With the recent focus on the #MeToo movement against sexual harassment, many employees may be questioning their own judgment when it comes to interactions with co-workers. It is not always easy to discern the difference between sincere communication with good intentions, and unlawful sexual harassment.
And no one wants to end up with a sexual harassment lawsuit or accused of sexual misconduct, so a brief refresher is in order.
It is probably not sexual harassment if you ask a colleague out on a date. In fact, a study from the popular job site CareerBuilder found that nearly 40 percent of participants have dated a co-worker, and 31 percent ended up marrying someone with whom they worked.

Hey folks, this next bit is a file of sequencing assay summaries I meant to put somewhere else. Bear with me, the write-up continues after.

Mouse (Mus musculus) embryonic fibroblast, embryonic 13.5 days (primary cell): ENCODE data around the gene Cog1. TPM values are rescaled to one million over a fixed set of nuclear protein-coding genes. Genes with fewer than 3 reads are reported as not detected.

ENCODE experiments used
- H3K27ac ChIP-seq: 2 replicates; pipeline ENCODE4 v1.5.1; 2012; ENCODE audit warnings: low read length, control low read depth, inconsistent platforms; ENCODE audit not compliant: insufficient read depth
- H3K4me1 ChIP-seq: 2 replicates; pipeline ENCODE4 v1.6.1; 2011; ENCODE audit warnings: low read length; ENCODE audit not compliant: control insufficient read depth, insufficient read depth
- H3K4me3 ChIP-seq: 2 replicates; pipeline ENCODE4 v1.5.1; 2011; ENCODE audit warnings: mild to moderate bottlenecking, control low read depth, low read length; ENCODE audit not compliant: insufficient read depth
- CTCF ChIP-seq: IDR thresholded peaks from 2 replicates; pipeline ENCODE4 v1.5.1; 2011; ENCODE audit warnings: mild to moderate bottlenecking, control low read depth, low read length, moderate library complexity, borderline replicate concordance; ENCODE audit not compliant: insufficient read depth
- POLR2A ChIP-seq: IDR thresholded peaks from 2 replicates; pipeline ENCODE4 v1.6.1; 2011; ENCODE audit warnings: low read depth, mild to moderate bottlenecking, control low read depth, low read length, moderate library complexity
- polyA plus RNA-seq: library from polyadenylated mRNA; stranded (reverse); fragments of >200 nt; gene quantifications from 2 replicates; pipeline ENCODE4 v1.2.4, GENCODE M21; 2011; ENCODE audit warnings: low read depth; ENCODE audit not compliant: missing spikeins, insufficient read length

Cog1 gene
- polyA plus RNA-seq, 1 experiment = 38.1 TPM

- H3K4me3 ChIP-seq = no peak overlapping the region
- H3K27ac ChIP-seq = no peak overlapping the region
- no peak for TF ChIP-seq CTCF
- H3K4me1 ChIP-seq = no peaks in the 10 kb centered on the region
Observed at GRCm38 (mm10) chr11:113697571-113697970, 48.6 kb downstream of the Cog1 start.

However, not all employees take no for an answer that easily. Persistent overtures that are obviously unwelcome or cross the line into more serious and threatening behaviors may be sexual discrimination. And that is illegal in the United States.
This discussion focuses on sexual harassment laws in Pennsylvania and practical guidelines to keep your office relationships appropriate and professional.
What Is Considered Sexual Harassment under the Law?
If you have a romantic interest in someone you work with, it is normal to be apprehensive about asking them on a date. With all the talk of workplace harassment in the news lately, you may be questioning what is, and what is not, acceptable behavior.